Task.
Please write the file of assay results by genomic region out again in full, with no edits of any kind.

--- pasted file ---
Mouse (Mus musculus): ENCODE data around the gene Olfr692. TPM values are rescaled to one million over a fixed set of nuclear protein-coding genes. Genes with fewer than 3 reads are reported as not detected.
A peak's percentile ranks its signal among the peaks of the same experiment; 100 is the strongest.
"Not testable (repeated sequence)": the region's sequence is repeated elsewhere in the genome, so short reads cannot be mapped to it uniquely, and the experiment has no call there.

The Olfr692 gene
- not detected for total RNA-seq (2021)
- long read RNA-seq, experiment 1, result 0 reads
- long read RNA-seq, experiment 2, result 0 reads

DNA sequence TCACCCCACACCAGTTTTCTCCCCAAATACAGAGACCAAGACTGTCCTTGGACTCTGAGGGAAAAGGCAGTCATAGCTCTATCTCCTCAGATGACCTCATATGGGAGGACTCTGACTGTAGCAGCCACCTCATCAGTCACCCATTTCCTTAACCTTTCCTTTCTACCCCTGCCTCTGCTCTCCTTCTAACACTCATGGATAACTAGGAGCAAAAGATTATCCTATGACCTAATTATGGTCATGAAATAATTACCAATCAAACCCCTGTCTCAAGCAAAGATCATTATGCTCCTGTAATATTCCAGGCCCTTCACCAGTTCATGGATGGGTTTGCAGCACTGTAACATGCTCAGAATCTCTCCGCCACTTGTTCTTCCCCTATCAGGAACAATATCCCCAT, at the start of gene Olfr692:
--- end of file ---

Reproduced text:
Mouse (Mus musculus): ENCODE data around the gene Olfr692. TPM values are rescaled to one million over a fixed set of nuclear protein-coding genes. Genes with fewer than 3 reads are reported as not detected.
A peak's percentile ranks its signal among the peaks of the same experiment; 100 is the strongest.
"Not testable (repeated sequence)": the region's sequence is repeated elsewhere in the genome, so short reads cannot be mapped to it uniquely, and the experiment has no call there.

The Olfr692 gene
- not detected for total RNA-seq (2021)
- long read RNA-seq, experiment 1, result 0 reads
- long read RNA-seq, experiment 2, result 0 reads

DNA sequence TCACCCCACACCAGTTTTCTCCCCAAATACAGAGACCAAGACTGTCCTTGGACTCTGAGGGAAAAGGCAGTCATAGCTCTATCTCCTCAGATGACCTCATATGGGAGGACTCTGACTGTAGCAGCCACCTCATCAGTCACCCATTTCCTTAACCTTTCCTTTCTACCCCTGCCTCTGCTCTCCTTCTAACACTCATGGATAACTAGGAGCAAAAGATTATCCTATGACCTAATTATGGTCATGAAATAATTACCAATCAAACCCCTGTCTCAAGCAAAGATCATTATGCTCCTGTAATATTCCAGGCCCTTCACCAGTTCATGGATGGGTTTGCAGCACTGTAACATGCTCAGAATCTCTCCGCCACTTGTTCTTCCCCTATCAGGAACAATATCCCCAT, at the start of gene Olfr692: